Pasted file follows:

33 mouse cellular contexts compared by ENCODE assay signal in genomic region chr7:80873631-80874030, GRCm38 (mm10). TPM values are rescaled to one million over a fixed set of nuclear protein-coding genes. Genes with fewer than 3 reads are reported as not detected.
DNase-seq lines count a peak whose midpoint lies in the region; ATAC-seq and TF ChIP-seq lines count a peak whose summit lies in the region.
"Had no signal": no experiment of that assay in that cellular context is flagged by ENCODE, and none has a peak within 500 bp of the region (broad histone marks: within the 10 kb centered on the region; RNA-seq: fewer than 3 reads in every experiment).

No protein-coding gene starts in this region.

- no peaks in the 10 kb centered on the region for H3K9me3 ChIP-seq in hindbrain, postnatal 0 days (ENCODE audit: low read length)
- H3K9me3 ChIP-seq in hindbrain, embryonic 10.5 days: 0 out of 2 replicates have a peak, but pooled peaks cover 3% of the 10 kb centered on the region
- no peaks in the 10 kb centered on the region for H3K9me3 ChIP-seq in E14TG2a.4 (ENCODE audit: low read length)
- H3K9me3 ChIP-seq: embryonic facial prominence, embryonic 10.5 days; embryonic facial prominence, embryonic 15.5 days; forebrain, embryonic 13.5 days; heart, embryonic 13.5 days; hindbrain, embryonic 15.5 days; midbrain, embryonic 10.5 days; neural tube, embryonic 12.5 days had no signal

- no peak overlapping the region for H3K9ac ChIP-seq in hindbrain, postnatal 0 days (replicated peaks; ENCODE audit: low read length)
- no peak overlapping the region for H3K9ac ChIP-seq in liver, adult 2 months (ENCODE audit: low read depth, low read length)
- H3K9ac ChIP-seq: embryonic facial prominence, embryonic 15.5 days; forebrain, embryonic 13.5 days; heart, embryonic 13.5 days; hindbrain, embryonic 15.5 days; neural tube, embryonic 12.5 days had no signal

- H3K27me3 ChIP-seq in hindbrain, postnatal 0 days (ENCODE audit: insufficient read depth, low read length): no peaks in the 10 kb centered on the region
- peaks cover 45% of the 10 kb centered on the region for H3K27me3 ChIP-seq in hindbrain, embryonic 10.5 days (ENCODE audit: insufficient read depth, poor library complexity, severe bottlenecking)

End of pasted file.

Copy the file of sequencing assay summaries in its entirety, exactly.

33 mouse cellular contexts compared by ENCODE assay signal in genomic region chr7:80873631-80874030, GRCm38 (mm10). TPM values are rescaled to one million over a fixed set of nuclear protein-coding genes. Genes with fewer than 3 reads are reported as not detected.
DNase-seq lines count a peak whose midpoint lies in the region; ATAC-seq and TF ChIP-seq lines count a peak whose summit lies in the region.
"Had no signal": no experiment of that assay in that cellular context is flagged by ENCODE, and none has a peak within 500 bp of the region (broad histone marks: within the 10 kb centered on the region; RNA-seq: fewer than 3 reads in every experiment).

No protein-coding gene starts in this region.

- no peaks in the 10 kb centered on the region for H3K9me3 ChIP-seq in hindbrain, postnatal 0 days (ENCODE audit: low read length)
- H3K9me3 ChIP-seq in hindbrain, embryonic 10.5 days: 0 out of 2 replicates have a peak, but pooled peaks cover 3% of the 10 kb centered on the region
- no peaks in the 10 kb centered on the region for H3K9me3 ChIP-seq in E14TG2a.4 (ENCODE audit: low read length)
- H3K9me3 ChIP-seq: embryonic facial prominence, embryonic 10.5 days; embryonic facial prominence, embryonic 15.5 days; forebrain, embryonic 13.5 days; heart, embryonic 13.5 days; hindbrain, embryonic 15.5 days; midbrain, embryonic 10.5 days; neural tube, embryonic 12.5 days had no signal

- no peak overlapping the region for H3K9ac ChIP-seq in hindbrain, postnatal 0 days (replicated peaks; ENCODE audit: low read length)
- no peak overlapping the region for H3K9ac ChIP-seq in liver, adult 2 months (ENCODE audit: low read depth, low read length)
- H3K9ac ChIP-seq: embryonic facial prominence, embryonic 15.5 days; forebrain, embryonic 13.5 days; heart, embryonic 13.5 days; hindbrain, embryonic 15.5 days; neural tube, embryonic 12.5 days had no signal

- H3K27me3 ChIP-seq in hindbrain, postnatal 0 days (ENCODE audit: insufficient read depth, low read length): no peaks in the 10 kb centered on the region
- peaks cover 45% of the 10 kb centered on the region for H3K27me3 ChIP-seq in hindbrain, embryonic 10.5 days (ENCODE audit: insufficient read depth, poor library complexity, severe bottlenecking)